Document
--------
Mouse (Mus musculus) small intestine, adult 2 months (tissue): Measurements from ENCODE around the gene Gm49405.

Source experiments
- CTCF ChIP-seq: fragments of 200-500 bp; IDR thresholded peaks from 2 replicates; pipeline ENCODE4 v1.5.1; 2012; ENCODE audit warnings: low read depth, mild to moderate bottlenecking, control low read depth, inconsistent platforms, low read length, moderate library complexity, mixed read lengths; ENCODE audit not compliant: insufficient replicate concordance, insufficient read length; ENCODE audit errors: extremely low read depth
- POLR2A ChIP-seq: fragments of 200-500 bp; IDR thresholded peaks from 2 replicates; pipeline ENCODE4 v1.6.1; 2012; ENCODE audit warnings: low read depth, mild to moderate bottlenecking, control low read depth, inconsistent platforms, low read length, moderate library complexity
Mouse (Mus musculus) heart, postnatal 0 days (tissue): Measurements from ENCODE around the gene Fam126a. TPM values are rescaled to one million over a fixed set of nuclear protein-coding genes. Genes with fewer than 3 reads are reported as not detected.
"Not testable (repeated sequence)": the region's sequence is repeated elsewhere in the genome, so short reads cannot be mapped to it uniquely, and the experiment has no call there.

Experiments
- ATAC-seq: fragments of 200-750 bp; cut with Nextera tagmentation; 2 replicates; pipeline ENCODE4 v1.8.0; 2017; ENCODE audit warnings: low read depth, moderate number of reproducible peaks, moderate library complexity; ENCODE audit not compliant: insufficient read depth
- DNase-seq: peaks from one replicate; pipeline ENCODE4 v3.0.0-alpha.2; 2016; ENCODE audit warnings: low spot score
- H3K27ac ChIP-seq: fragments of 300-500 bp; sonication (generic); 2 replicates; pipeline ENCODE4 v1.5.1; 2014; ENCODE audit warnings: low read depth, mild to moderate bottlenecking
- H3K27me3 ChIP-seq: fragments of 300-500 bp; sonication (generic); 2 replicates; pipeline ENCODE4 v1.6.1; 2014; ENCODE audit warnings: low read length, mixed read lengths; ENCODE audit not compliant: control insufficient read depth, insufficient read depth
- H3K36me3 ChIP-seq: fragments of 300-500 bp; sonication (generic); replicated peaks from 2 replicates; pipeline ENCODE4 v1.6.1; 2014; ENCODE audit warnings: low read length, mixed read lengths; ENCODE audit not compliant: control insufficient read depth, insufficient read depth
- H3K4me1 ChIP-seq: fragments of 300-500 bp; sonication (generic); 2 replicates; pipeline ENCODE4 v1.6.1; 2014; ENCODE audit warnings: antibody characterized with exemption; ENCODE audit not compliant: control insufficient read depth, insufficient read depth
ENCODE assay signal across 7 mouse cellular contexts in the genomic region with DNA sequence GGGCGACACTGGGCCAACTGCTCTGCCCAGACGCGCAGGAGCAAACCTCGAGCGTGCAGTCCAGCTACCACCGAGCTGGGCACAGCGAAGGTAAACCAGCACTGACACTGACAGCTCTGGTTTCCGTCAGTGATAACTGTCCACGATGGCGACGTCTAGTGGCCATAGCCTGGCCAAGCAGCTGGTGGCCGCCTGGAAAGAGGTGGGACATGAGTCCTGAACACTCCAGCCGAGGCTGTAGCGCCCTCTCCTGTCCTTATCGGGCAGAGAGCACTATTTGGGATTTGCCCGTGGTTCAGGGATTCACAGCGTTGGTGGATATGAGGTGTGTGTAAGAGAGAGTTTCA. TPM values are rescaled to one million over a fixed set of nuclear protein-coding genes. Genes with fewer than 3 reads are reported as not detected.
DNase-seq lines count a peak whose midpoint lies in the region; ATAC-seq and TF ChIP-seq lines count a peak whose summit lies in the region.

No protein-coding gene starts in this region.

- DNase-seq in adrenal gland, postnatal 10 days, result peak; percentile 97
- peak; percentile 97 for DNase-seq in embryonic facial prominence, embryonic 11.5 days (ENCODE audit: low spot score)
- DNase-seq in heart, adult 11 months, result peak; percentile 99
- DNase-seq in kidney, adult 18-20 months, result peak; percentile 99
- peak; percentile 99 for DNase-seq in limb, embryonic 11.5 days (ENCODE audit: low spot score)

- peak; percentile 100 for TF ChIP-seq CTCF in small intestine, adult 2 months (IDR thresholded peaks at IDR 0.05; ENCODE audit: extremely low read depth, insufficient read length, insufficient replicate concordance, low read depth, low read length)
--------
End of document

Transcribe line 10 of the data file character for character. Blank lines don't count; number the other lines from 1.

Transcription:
- H3K27ac ChIP-seq: fragments of 300-500 bp; sonication (generic); 2 replicates; pipeline ENCODE4 v1.5.1; 2014; ENCODE audit warnings: low read depth, mild to moderate bottlenecking